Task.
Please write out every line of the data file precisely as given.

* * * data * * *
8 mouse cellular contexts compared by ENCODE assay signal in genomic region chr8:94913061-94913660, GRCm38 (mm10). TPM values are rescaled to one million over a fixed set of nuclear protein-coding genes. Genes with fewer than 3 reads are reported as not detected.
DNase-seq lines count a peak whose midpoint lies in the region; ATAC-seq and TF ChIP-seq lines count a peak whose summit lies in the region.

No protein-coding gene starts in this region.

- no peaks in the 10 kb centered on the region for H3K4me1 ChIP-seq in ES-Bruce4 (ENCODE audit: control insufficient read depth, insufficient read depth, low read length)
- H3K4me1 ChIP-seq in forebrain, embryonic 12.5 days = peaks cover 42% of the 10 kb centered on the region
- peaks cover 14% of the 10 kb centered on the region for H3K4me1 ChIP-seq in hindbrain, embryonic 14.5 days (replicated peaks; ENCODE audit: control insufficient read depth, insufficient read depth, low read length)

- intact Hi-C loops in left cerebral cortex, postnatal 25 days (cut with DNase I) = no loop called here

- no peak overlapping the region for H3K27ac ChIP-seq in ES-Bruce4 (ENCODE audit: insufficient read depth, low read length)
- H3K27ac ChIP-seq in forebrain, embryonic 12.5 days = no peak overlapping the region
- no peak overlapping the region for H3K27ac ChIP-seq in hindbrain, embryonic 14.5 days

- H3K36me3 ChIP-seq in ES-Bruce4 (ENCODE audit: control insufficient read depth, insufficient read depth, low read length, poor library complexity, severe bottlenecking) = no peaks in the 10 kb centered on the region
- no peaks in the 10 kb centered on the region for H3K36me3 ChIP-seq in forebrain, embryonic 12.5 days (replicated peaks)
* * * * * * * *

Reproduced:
8 mouse cellular contexts compared by ENCODE assay signal in genomic region chr8:94913061-94913660, GRCm38 (mm10). TPM values are rescaled to one million over a fixed set of nuclear protein-coding genes. Genes with fewer than 3 reads are reported as not detected.
DNase-seq lines count a peak whose midpoint lies in the region; ATAC-seq and TF ChIP-seq lines count a peak whose summit lies in the region.

No protein-coding gene starts in this region.

- no peaks in the 10 kb centered on the region for H3K4me1 ChIP-seq in ES-Bruce4 (ENCODE audit: control insufficient read depth, insufficient read depth, low read length)
- H3K4me1 ChIP-seq in forebrain, embryonic 12.5 days = peaks cover 42% of the 10 kb centered on the region
- peaks cover 14% of the 10 kb centered on the region for H3K4me1 ChIP-seq in hindbrain, embryonic 14.5 days (replicated peaks; ENCODE audit: control insufficient read depth, insufficient read depth, low read length)

- intact Hi-C loops in left cerebral cortex, postnatal 25 days (cut with DNase I) = no loop called here

- no peak overlapping the region for H3K27ac ChIP-seq in ES-Bruce4 (ENCODE audit: insufficient read depth, low read length)
- H3K27ac ChIP-seq in forebrain, embryonic 12.5 days = no peak overlapping the region
- no peak overlapping the region for H3K27ac ChIP-seq in hindbrain, embryonic 14.5 days

- H3K36me3 ChIP-seq in ES-Bruce4 (ENCODE audit: control insufficient read depth, insufficient read depth, low read length, poor library complexity, severe bottlenecking) = no peaks in the 10 kb centered on the region
- no peaks in the 10 kb centered on the region for H3K36me3 ChIP-seq in forebrain, embryonic 12.5 days (replicated peaks)